Today I am listening to music as I write my article regarding an insurer’s obligation to pay pretender defense costs in Maryland. I first listened to the Platters’ version of “The Great Pretender” with lyrics of “my need is such that I pretend too much”. After that, I listened to the great Elvis Presley’s “Love Me Tender” which spoke of tendering as making his life complete. And to bring it to this century, I listened to Usher’s “Tender Love” where he crooned about how he was longing for tender love. All of this made me think that there should be a song created for the unique obligations that Maryland imposes on insurers for pretender defense costs.
Maryland’s highest court in Sherwood Brands, Inc. v. Hartford Accident & Indemnity Co., 347 Md. 32 (1997) held that liability insurers, who have a duty to provide a defense, have a general duty to pay pretender defense costs, provided that the costs are “reasonable” and the insurer has not been “prejudiced” by the late tender. The contours of reasonableness and prejudice are, as the court noted, somewhat circumstantial. As noted by the Court: “The relevant question as to pre-notice expenses, to be tested against the covenant not to incur unconsented to expenses, is whether the insurer has been prejudiced within the meaning of [§19-110]: was it reasonable, under the circumstances, for the insured to have incurred the expense; was the expense reasonable; did the expense materially exceed that which the insurer would likely have incurred in any event had the notice been given earlier”.
Based upon this case, insurers should consider a three-step analysis to determine whether pretender fees are payable under a Maryland insurance policy. First, an insurer should determine whether there are certain pretender defense charges that would not be covered by the policy. Most policies do not provide blanket coverage for all attorney’s fees and expenses incurred by an insured. For example, attorney’s fees relating to coverage issues would not generally be considered defense costs. Additionally, affirmative claims, such as counterclaims, would generally not be covered as such costs do not relate to the defense of a claim.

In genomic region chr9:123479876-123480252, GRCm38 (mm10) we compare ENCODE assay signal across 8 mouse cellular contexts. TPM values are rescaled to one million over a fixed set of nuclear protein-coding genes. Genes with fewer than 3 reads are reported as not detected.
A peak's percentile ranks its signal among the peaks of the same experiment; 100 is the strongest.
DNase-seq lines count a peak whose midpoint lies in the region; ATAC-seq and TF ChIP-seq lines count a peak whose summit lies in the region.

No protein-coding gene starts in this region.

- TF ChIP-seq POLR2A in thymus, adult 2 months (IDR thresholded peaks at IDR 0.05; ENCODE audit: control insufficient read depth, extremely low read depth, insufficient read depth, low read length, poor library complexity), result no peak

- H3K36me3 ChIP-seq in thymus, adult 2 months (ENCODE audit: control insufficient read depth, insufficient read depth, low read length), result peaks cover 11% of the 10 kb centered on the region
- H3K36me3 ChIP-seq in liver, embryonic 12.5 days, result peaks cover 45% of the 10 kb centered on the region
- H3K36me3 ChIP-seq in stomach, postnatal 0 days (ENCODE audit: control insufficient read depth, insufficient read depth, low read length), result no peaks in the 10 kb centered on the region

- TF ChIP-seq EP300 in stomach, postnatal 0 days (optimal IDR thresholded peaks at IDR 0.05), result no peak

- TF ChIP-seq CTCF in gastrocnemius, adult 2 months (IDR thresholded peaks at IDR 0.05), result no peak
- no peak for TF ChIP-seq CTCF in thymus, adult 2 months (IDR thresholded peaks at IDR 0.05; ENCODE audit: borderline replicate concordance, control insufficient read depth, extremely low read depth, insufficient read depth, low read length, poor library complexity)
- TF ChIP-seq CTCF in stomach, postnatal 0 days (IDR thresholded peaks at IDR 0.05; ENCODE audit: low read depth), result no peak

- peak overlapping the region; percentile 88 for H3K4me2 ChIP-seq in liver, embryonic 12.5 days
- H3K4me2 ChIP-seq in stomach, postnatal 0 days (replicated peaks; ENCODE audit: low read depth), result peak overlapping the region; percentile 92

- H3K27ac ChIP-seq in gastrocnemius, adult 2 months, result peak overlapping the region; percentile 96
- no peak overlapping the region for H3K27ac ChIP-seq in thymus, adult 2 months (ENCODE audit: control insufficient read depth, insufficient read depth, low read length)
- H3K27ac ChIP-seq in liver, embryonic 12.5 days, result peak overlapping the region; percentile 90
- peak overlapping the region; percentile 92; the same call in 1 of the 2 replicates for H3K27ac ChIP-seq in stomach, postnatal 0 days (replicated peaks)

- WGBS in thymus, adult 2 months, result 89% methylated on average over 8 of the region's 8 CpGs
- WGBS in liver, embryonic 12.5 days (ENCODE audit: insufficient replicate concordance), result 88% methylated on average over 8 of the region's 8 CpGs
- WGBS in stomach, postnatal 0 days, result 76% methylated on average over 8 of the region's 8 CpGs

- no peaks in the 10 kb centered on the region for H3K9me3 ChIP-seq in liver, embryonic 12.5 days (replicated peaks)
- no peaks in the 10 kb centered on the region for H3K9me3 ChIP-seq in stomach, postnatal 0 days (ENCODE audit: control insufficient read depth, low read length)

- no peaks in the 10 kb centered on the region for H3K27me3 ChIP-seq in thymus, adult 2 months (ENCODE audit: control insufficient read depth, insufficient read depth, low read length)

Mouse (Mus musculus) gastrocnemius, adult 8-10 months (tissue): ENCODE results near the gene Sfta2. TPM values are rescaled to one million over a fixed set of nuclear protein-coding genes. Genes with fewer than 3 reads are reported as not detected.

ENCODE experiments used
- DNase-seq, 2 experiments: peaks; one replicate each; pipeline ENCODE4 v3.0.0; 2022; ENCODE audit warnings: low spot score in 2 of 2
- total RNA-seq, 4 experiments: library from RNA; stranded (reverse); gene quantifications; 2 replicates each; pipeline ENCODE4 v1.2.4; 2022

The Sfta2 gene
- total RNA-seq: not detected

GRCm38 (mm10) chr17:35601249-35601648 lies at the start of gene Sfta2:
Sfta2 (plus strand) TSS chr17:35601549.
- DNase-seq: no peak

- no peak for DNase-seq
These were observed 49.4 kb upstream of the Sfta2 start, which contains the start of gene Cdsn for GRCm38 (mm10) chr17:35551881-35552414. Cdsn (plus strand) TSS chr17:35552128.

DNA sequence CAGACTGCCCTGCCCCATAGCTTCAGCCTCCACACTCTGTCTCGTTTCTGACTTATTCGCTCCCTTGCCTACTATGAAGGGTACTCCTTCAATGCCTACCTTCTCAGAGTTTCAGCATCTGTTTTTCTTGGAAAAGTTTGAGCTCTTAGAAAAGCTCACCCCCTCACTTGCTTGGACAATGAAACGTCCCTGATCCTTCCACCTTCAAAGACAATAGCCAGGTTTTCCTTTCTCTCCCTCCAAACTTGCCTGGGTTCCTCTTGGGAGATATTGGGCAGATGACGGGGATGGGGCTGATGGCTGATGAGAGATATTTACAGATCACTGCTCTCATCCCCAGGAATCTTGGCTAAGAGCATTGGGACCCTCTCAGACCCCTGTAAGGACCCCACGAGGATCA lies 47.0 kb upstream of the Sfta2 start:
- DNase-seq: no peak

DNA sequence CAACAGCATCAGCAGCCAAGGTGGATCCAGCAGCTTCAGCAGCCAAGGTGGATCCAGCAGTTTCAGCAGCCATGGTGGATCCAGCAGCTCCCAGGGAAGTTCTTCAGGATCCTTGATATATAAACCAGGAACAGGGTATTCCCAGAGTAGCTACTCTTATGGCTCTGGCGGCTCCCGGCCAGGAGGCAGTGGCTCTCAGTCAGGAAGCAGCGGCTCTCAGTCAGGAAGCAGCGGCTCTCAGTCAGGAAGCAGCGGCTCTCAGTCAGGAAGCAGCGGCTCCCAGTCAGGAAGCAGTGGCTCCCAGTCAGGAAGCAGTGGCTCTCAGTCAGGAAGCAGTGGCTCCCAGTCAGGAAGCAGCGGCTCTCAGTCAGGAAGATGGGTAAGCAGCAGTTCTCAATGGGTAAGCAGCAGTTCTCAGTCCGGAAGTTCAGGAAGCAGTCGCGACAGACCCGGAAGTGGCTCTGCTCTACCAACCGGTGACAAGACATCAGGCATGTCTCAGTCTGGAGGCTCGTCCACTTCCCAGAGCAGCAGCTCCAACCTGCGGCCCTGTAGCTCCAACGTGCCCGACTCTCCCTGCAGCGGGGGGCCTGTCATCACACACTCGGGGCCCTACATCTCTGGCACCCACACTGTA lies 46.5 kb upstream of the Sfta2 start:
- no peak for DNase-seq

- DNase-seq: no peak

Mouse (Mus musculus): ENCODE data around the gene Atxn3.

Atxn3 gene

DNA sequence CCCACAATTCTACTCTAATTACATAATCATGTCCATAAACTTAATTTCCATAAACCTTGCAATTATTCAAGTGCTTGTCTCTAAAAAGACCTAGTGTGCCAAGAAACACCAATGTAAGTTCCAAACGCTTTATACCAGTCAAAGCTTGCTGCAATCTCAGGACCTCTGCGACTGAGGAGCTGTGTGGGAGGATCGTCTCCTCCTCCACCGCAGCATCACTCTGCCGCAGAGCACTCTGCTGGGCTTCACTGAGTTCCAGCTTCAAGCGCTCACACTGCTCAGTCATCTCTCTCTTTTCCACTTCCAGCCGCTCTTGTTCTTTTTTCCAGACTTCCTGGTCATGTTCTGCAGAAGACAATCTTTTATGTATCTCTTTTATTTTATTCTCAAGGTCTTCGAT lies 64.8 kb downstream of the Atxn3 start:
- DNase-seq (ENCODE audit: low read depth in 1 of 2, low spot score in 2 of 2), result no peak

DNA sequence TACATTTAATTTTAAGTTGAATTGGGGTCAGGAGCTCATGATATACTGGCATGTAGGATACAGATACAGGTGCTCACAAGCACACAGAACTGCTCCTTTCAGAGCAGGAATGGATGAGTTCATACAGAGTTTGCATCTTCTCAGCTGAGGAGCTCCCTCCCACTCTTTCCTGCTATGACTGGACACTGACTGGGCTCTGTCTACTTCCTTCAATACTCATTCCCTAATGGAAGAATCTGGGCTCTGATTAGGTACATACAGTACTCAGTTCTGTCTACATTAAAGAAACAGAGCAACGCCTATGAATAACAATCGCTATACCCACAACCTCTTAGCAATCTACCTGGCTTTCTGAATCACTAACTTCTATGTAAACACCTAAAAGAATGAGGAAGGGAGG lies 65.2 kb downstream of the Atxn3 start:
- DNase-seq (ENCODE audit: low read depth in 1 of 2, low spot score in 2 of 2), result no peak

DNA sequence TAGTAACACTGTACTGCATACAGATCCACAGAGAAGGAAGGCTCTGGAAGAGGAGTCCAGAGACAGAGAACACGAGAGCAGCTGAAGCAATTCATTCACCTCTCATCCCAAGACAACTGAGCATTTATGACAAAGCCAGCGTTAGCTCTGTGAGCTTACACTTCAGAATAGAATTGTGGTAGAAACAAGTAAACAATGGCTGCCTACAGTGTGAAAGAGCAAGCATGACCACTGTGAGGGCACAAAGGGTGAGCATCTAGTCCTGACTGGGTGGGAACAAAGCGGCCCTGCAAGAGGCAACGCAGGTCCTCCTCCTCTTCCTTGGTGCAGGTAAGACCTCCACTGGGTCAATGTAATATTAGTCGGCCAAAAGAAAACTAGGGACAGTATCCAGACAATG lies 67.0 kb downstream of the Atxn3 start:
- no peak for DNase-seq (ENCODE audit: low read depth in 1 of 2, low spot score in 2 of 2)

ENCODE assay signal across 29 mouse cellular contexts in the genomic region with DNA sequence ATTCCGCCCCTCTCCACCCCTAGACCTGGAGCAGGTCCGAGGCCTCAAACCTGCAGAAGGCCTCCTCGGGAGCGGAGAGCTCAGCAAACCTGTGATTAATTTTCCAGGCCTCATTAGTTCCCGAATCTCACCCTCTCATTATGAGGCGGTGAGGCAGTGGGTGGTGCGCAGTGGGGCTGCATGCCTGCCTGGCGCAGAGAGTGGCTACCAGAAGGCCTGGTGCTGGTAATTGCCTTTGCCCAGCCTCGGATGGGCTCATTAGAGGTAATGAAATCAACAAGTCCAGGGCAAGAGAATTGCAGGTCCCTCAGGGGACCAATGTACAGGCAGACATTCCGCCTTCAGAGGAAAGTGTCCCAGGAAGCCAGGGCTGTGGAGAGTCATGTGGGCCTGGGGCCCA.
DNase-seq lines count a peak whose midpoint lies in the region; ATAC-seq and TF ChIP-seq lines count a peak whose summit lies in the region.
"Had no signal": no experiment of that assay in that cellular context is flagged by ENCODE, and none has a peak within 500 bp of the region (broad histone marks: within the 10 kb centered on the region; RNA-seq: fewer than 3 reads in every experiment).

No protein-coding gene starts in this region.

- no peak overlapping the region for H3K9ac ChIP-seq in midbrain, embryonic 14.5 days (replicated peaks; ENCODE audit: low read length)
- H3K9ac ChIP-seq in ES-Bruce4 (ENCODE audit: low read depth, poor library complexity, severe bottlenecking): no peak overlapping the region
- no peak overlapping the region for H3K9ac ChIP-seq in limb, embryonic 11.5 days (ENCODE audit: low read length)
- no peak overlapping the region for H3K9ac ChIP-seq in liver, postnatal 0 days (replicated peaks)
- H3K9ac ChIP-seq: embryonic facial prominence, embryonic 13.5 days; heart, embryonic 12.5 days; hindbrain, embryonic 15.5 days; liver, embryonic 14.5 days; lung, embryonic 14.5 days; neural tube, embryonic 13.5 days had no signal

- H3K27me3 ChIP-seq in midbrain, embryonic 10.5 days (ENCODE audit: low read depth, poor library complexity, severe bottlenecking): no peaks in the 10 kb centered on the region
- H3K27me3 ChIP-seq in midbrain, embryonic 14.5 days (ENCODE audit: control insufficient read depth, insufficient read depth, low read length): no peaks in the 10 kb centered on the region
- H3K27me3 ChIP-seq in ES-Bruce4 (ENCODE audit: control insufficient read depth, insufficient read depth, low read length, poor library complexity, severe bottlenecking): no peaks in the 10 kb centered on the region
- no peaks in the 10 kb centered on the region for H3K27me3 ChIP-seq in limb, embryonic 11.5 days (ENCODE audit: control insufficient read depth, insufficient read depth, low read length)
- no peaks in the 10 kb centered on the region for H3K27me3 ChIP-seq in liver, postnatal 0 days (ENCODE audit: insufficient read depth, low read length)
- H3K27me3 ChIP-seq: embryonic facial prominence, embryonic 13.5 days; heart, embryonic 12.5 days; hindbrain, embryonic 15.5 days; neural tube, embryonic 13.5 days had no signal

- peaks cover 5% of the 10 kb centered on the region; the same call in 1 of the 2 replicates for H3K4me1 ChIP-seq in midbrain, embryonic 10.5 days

Second, even if an insurer decides to provide a defense, an insurer should determine whether it has been prejudiced by the late tender. In reviewing this prejudice issue, insurers should consider the hourly rate charged the insured’s counsel and panel counsel; if there is a great difference in the hourly rate charges a claim of prejudice can be made. In addition, the insurer should review charges to see whether the charges of the insured’s counsel are in line with the billing guidelines of the insurer. For example, if the insured’s counsel charges fees for research data base charges, administrative tasks, and hand deliveries that would not be paid for under most billing guidelines, then an insurer might be able to make a claim of prejudice.
Third, all pretender charges should be reviewed to determine whether they are reasonable under the circumstances. In making this analysis, an insurer should consider the rules regarding attorney’s fees specific to the locality. For example, Maryland Rule 2-701, while not specifically dealing with attorney’s fees in insurance disputes, contains a list of factors which a court should consider in determining whether fees are reasonable. These factors include: (A) the time and labor required; (B) the novelty and difficulty of the questions; (C) the skill required to perform the legal service properly; (D) whether acceptance of the case precluded other employment by the attorney; (E) the customary fee for similar legal services; (F) whether the fee is fixed or contingent; (G) any time limitations imposed by the client or the circumstances; (H) the amount involved and the results obtained; (I) the experience, reputation, and ability of the attorneys; (J) the undesirability of the case; (K) the nature and length of the professional relationship with the client; and (L) awards in similar cases.
So insurers and insurance professionals should understand that, even in Maryland, the obligation to pay pretender defense cost is not automatic and is not unlimited. To paraphrase “the Great Pretender”, where there is a feeling of “make believe” about the fees being claimed or where charges “seem to be what [they are] not”, then an insurer must consider whether to deny, in whole or in part, the claim for pretender defense costs.